FIG. 20 - shows a cross-sectional schematic representation of an exemplary micro- hemolytic device. The dual-layer design comprises a flow channel, where one or more cells (e.g. a red blood cell in suspension) flow through the flow channel. The design also comprises a control channel, where the pressure can be modulated (e.g., increased) to deform the membrane, thereby narrowing the flow channel. The narrowing of the flow channel may exert a force onto one or more cells flowing through the flow channel. The figure shows representative RBCs in the flow channel, which may be observed under a microscope objective lens. In the exemplary device shown, a PDMS membrane under pressure is deformed to narrow the flow channel.

FIG. 21 - shows gas pressure-induced hemolysis under hypoxic (DeOxy) gas conditions (gas mixture of 2% 0 2 , 5% C0 2 , 93% N 2 ) under the identical experimental conditions as Figs. 18 & 19; and control channel pressure rate ~ 10 psi/min. Panels a-j show high speed imaging snapshots of RBC lysis over time. Abrupt sickled RBC membrane rupture and consequent release of visible clusters of polymerized HbS and hemolysis products under steady state deoxygenation. At t = 0 s the pressure at the sickle RBC is ~1 psi. At t = 24.8 s critical pressure for rupture recorded ~ 4.5 psi.

FIG. 22 - shows morphological heterogeneity of adherent sickle cells under shear flow and steady state hypoxia. The image shows adherent sickle cell heterogeneity after approximately 10 minutes of shear flow under hypoxic conditions. Walls of the flow channel are coated with fibronectin (FN-coated). Cells a-n are labelled.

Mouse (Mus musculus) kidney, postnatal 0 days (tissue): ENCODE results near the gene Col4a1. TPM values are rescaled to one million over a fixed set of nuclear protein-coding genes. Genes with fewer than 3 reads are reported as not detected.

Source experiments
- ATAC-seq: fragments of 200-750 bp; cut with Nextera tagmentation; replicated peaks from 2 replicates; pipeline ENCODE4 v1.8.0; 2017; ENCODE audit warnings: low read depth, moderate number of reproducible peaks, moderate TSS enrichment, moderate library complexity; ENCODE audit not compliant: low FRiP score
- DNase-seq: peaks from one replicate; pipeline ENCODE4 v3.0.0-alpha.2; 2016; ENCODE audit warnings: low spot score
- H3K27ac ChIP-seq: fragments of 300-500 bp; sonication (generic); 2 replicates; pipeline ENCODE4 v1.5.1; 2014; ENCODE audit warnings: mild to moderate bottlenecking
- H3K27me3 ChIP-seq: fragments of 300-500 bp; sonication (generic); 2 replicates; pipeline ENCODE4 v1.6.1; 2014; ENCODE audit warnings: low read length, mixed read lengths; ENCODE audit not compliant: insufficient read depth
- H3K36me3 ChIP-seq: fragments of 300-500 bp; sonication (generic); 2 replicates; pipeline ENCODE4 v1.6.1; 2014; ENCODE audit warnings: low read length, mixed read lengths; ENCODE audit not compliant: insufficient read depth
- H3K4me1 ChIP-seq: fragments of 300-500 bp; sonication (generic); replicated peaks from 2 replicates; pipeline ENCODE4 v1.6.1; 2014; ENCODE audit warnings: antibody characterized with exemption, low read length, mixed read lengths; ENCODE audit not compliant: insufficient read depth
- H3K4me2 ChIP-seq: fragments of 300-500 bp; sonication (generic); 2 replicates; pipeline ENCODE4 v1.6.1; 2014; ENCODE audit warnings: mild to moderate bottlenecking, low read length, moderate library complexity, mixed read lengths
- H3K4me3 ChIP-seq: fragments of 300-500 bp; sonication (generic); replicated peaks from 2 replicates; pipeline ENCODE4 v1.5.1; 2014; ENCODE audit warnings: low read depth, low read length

FIG. 23 - shows the transition from single point (weak) adhesion to multiple point (firm) adhesion under shear flow and steady state hypoxia. Panels show successive images of the motion of "cell g," as indicated in FIG. 22, at the onset of attachment and after two minutes following attachment (t = 0 s). The cell attaches to the surface while forming a protruding membrane edge (dotted circle). At 1.5 seconds (t = 1.5 s) the cell has flipped around the attachment point. Following attachment, at 34 seconds (t = 34 s),the cell exhibits a jiggling motion under constant shear flow, indicative of having a single attachment point. At 2 minutes (t = 2 min), cell jiggling ceases and the cell appears firmly in place, indicating that the cell develops additional attachment sites while adherent. Reorganization of polymerized content within the cell via protrusion of pointy edges, presumably polymerized HbS fibers, are indicated with solid circles.